Pakistan’s Rising Palm & Soybean Imports: Understanding Key Drivers and Challenges

Combined imports of palm and soybean products have more than doubled over the last twenty years, rising to 7.1 percent of total imports in FY21

Pakistan’s imports of palm and soybean products risen 55 percent

Pakistan’s imports of palm and soybean products have risen 55 percent in 1HFY22, following a 47 percent increase in FY21. While this recent growth stems from soaring international commodity prices, the overall trend is not a new phenomenon.

Combined imports of palm and soybean products have more than doubled over the last twenty years, rising to 7.1 percent of total imports in FY21, amid waning reliance on domestic sources (sunflower, canola, & cottonseed) for edible oil and meals for animal feed.

palm and soybean products are the world’s most used crops for edible oil and oilseed meals because of their high resource-use-efficiency, measured in terms of oil yield per hectare for oil, and protein yield in the case of meals. The former is important to meet the requirements of a growing human population and rising per capita consumption. The latter is important to feed ruminants, poultry, and aquatic foods, since protein-based meals enable faster and healthy growth of these animals.

Demand Side Drives, In Pakistan’s case, the demand for edible oil is being driven both by growing population and rising per capita consumption. Contributing to the latter is a dietary preference for higher oil use, as suggested by cross-country comparison of per capita edible oil consumption. And because palm oil is generally cheaper than other types of edible oils, Pakistan imports palm oil the most compared to other oils.

Similar demand drivers are at play in the case of oilseed meals. Growing population and rising per capita income are stoking the demand for poultry, livestock and farmed aquatic foods, which in turn creates a demand for oilseed meals as key components of animal feed.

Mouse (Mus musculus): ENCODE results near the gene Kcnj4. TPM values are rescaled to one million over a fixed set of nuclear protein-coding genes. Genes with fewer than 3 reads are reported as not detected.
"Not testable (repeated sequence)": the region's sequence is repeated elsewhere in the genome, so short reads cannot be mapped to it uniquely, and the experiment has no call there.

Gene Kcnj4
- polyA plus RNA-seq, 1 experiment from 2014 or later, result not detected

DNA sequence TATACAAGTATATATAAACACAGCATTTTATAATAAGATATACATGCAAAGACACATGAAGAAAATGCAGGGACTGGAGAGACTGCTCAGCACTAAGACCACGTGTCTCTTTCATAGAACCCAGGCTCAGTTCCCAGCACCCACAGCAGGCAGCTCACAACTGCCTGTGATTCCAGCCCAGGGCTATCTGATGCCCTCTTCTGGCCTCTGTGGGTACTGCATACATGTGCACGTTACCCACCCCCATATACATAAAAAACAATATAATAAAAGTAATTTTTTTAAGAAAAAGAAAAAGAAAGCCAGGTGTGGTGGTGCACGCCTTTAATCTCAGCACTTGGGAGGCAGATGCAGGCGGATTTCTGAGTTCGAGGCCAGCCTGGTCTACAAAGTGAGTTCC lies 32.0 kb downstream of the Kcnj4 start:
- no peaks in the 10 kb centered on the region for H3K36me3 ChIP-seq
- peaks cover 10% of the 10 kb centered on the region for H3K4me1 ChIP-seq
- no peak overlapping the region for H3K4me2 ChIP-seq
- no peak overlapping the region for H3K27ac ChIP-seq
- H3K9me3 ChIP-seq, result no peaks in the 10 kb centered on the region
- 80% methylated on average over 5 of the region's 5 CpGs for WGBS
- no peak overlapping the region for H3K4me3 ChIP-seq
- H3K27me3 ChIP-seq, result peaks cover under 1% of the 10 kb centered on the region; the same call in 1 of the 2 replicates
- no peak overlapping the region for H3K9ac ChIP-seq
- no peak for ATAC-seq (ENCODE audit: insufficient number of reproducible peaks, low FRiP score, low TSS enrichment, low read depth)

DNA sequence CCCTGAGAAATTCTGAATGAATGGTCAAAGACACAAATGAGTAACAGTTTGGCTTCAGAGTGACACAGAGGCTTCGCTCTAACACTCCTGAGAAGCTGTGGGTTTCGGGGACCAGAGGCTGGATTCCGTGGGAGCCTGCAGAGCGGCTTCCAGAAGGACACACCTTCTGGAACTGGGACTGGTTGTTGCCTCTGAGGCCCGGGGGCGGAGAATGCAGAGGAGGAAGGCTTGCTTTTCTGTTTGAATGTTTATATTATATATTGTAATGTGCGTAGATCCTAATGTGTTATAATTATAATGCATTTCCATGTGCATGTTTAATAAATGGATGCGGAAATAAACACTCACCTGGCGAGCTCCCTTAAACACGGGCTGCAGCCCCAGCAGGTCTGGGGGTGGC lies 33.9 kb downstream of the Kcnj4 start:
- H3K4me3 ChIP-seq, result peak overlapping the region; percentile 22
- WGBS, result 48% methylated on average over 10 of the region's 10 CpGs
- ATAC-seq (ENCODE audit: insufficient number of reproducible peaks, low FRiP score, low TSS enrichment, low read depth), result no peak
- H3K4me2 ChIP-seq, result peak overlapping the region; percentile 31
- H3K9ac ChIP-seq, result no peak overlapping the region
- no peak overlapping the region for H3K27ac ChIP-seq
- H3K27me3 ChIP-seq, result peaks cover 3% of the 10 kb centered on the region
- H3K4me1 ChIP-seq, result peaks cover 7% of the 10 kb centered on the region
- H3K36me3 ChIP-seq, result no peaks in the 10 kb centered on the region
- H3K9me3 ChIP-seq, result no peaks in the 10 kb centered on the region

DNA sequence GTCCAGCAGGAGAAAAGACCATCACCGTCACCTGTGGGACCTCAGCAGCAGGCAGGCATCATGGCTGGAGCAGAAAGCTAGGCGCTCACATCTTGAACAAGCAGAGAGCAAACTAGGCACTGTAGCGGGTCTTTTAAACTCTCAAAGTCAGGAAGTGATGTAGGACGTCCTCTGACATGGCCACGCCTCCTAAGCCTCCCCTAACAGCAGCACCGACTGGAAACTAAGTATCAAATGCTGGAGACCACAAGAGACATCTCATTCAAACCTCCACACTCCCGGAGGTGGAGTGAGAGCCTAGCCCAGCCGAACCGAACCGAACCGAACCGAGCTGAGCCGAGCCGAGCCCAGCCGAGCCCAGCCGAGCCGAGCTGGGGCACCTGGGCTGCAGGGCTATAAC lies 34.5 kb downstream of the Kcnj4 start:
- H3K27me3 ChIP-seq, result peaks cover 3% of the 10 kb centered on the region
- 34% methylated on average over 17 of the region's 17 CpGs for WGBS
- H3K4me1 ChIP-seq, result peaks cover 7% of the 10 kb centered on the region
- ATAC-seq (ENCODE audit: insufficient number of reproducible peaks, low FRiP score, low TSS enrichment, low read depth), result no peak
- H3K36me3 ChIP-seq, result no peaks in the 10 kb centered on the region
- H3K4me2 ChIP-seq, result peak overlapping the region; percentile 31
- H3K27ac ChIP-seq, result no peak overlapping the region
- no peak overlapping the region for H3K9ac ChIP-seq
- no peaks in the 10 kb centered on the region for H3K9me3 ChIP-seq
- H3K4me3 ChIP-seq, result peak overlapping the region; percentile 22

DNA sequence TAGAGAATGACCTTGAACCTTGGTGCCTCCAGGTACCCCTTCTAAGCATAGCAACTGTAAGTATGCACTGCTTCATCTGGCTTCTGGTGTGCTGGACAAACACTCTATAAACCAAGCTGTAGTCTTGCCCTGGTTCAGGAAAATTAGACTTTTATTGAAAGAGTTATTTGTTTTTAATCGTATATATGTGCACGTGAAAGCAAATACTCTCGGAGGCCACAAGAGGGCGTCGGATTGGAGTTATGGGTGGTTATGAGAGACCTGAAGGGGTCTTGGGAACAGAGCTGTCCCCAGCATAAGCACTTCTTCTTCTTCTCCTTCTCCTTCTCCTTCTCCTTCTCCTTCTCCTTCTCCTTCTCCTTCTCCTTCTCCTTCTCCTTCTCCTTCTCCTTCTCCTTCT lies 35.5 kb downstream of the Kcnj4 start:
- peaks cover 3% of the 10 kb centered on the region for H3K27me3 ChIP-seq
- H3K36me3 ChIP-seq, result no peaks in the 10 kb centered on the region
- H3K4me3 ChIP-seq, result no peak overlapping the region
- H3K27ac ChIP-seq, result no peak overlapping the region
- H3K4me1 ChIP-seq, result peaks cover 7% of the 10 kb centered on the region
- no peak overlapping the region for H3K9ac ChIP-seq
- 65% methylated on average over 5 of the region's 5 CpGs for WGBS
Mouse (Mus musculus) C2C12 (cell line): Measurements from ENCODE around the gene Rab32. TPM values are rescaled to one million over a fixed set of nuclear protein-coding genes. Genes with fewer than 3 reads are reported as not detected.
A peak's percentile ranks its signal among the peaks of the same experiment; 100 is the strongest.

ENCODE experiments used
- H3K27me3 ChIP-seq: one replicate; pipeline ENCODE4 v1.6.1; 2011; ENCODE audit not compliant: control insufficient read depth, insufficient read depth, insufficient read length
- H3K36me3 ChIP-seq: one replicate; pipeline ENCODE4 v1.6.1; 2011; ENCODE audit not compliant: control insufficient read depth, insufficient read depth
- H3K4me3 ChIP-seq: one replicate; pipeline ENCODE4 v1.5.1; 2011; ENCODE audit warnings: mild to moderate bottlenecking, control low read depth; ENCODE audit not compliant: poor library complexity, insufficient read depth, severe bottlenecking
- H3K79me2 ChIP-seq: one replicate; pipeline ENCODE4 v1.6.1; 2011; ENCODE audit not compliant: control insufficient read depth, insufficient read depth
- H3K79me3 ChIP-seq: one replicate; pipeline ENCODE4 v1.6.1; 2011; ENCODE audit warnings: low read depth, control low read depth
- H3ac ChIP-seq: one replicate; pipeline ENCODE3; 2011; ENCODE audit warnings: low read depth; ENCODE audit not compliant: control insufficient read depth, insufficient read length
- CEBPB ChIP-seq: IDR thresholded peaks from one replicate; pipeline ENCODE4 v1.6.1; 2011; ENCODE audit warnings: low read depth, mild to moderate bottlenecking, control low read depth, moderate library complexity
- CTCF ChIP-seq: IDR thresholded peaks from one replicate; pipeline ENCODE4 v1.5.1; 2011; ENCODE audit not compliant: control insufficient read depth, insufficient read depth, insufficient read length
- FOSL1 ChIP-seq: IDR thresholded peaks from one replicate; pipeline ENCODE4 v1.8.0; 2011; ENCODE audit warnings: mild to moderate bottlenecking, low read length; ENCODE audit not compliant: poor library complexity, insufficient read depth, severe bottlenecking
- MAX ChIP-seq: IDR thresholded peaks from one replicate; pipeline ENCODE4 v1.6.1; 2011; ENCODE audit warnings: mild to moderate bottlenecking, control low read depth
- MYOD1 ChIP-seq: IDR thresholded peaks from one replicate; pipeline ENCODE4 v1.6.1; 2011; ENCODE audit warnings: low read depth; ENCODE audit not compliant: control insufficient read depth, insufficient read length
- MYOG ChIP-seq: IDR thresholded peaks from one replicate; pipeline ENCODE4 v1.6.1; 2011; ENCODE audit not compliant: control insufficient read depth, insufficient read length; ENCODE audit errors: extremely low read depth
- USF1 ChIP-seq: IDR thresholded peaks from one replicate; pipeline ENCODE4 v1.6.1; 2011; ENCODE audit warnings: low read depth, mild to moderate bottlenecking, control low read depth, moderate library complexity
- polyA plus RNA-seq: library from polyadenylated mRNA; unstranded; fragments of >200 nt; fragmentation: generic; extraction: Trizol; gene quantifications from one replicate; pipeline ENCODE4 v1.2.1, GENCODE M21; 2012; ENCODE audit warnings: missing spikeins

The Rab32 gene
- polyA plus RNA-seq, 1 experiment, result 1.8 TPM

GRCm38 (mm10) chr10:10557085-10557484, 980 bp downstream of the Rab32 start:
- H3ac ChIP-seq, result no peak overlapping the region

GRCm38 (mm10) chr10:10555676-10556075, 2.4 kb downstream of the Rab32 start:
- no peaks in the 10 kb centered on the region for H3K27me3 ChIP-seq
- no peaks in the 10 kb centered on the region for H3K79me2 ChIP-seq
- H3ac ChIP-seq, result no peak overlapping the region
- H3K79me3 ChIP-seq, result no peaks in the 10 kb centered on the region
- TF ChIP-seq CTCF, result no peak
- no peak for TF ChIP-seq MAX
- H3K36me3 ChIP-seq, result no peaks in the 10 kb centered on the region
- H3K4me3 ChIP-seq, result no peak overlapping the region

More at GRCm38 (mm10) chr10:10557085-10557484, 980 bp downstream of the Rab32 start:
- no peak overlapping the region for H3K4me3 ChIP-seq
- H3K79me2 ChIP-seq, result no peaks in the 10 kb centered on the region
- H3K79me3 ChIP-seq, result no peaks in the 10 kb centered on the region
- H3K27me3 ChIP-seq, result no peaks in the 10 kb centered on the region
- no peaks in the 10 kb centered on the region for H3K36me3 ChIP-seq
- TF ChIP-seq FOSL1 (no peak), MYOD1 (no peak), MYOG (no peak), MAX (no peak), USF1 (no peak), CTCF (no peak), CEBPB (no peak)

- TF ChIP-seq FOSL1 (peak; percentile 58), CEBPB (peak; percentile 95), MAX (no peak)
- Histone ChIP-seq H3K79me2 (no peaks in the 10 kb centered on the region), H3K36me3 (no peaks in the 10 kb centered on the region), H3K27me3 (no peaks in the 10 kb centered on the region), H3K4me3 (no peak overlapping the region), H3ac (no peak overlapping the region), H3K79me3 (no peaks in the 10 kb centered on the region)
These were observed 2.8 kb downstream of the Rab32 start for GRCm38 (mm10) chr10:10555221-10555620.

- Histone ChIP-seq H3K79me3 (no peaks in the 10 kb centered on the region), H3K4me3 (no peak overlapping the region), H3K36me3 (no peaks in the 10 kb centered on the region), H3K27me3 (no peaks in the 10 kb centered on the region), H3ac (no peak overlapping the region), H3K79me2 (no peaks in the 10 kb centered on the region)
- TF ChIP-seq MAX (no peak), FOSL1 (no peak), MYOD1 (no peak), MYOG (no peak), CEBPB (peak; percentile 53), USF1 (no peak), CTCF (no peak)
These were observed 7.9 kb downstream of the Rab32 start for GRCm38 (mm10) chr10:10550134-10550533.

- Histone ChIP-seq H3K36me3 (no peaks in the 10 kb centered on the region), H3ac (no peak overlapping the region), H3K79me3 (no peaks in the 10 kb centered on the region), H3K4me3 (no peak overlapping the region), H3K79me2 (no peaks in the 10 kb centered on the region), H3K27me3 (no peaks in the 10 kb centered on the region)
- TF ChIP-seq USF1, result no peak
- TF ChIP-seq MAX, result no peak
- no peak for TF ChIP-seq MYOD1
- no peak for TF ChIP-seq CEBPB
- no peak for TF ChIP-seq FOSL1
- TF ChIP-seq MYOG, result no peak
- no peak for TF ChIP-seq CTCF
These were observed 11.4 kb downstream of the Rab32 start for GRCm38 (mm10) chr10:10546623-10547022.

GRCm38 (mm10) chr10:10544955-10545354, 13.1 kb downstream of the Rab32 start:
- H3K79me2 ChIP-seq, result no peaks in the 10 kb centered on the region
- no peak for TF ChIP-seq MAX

Following the fast-paced modernization of the domestic poultry industry, the demand for soybean meals has increased manifold. The growing modernization of the dairy and meat industry, as evidenced by an increasing number of corporate meat and dairy brands, is also creating a demand for soybean-based meals.

Supply Side Drivers, Pakistan’s government has planned, and rolled out, the various programs and initiatives to increase oilseed production over the last six decades. Starting from the first 5-year Plan to the most recent one, the importance of increasing oilseed output has been recognized both to reduce the import bill, and to improve human and animal nutrition.

Whilst most proposed measures have revolved around sunflower and rapeseed/canola, soybean has also featured in the Plans since the 1960s, whereas oil palm plantations have only recently garnered attention.

Despite support measures recommended in various plans, the cultivation of oilseed crops stagnated in the first four decades after 1947, in sharp contrast to the rest of the agriculture sector. In recent years as well, the production of oilseeds crops did not increase as targeted, while yields remained weak in comparison to other countries. During the last 15 years, the local production of edible oil has declined by 1.2 percent per annum, while demand per capita has increased by 2.3 percent, leading to increasing reliance on imports.

Given current trends in population, and necessary modernization of poultry, livestock, and aquatic foods’ industry to meet rising domestic meat consumption and export potential, Pakistan’s demand for edible oil and meals is likely to continue growing over the next few decades.

In the short to medium term, a policy focus on increasing the production of canola and sunflower is necessary, and currently in the process of being rolled out. Sunflower and rapeseed/canola already have roots in the country. Meanwhile, palm offers no potential in the short to medium term and soybean’s potential hinges on a variety of policy reforms

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